The Bruce Jesson Foundation is offering up to $4000 this year to fund a piece of critical journalism that will contribute to serious public debate in an era of “fake news”.
The Foundation’s annual grants aim to fund “critical, informed, analytical and creative journalism or writing which will contribute to public debate in New Zealand on an important issue or issues”.
Acting chair Simon Collins said applications for this year’s grant are now open, and close on Friday 14 September.
“Unlike other journalism awards, ours aim to pay upfront for journalism that would not be done otherwise,” he said.
“We are willing to pay for travel and other research costs, and for the time someone will need to produce a piece of serious journalism which is not ‘fake news’.
“Social media and the internet have made it possible for anyone in the world to produce journalism that contributes to public debate, but most people need to earn a living and don’t have the time to produce journalism that will uncover new facts or to do the research necessary to present a new, in-depth perspective on an important issue.
“We are not looking just for paid, professional journalists, because they are already paid to produce well-researched journalism.
“Rather, we are looking especially for people like Bruce Jesson, who produced critical books and articles analysing NZ society from the margins, driven by his passion to understand the world and to change it.”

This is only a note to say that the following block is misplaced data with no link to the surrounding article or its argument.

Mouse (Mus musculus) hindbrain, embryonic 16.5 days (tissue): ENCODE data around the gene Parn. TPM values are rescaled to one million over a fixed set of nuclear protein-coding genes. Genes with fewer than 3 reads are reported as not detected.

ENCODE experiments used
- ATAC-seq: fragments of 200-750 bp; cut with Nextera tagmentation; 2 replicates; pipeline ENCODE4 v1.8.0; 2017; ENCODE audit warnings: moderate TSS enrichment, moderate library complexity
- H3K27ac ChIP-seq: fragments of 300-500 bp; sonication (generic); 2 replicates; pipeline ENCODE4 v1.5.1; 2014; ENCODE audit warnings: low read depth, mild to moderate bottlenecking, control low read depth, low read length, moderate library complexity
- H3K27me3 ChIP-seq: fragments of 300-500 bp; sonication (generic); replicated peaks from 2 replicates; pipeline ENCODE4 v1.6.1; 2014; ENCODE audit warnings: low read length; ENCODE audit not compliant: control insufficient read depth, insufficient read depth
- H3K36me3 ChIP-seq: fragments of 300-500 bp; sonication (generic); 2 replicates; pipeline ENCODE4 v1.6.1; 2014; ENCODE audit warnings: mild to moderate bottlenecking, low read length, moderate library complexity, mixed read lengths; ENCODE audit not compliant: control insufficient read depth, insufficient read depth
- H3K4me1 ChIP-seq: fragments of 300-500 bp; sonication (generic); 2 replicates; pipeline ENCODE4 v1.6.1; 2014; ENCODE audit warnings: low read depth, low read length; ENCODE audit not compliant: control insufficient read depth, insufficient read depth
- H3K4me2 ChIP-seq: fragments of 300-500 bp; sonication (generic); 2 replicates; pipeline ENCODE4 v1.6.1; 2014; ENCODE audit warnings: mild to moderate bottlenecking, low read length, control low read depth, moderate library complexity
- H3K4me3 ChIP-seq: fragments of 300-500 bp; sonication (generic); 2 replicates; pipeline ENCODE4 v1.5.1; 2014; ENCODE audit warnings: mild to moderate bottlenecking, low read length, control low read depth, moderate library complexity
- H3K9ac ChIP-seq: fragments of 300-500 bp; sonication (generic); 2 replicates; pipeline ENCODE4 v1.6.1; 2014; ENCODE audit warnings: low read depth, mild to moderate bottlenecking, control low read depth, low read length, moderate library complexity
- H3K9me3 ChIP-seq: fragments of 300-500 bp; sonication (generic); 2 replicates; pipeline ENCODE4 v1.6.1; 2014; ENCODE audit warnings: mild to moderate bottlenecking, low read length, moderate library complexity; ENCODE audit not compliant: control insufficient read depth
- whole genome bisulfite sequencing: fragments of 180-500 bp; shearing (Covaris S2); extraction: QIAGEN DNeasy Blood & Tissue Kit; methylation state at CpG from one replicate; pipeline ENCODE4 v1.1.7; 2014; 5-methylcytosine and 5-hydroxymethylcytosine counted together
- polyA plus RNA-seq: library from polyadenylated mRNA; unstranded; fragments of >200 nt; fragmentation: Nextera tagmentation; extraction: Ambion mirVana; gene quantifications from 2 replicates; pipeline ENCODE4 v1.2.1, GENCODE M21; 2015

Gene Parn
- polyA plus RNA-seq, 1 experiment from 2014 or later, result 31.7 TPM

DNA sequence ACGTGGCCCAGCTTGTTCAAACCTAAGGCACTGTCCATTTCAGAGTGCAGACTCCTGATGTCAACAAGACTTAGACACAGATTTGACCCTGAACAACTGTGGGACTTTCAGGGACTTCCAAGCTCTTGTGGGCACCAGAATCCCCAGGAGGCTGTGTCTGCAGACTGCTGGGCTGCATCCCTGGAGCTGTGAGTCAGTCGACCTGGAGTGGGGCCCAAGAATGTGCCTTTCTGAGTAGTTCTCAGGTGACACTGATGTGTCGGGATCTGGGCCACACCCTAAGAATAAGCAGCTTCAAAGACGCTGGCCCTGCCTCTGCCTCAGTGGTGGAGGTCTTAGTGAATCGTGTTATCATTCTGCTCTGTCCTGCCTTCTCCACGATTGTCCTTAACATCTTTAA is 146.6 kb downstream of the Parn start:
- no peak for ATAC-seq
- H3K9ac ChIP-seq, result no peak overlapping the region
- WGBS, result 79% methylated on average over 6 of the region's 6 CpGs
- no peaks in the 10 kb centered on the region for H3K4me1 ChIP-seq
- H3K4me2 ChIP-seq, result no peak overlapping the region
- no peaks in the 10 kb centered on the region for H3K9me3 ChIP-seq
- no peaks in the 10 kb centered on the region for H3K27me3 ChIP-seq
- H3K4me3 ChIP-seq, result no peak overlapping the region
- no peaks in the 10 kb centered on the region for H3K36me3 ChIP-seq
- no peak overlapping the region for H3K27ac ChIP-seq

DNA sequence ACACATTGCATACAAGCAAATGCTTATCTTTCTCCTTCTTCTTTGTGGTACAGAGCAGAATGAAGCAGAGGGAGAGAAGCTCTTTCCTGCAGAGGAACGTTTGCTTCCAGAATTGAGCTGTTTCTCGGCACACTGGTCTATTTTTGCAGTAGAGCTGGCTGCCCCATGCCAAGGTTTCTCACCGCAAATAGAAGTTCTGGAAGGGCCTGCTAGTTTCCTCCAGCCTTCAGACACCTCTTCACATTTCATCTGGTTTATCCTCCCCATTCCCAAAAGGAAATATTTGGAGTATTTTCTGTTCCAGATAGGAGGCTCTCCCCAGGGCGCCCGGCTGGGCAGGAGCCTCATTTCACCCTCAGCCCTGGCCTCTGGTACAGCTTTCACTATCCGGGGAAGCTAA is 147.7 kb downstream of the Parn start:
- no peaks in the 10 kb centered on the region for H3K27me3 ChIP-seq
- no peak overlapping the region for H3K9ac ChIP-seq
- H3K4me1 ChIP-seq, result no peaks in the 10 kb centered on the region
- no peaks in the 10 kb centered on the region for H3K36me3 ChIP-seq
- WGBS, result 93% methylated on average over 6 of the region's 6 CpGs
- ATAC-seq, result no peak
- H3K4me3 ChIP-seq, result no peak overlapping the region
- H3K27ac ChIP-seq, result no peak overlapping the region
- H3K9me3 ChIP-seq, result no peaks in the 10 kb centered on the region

Previous grants have part-funded books on inequality, on New Zealand’s role in the US “war on terror”, and on the abdication of corporate and political responsibility that led to the deaths of 29 miners at Pike River.
They have helped to finance Jon Stephenson’s award-winning reporting from Iraq, a documentary on New Zealand’s climate change policies, investigative articles on rest homes, and a report on how the welfare system treats beneficiaries in domestic relationships.
The latest grants in 2015 supported a new documentary on New Zealand’s role in the US-led global surveillance network, and a report on the feasibility of the Auckland Council adopting the Living Wage.
No grants were awarded in 2016 or 2017, but the foundation is keen to find projects worth supporting this year. Applicants should submit an outline of their proposed project and explain how it meets the criteria set out on the Foundation website.
The foundation is also calling for nominations from tutors in NZ journalism courses for the $1000 Emerging Journalism Prize for “outstanding recent work by New Zealand print journalism students.”
Stories must have been published, in any form, between the closing date for last year’s awards, 29 September 2017, and this year’s closing date, 14 September 2018.
Last year’s award was won by a student at Massey University’s journalism course in Wellington, Baz Macdonald, for a story on how the benefit system’s rules have failed to keep up with the growing numbers of New Zealanders living in less formalised and more insecure relationships.
Applications and nominations can be submitted online through the Foundation website or to the Secretary, Bruce Jesson Foundation, c/- Politics & International Relations, University of Auckland, Private Bag 92019, Auckland 1142.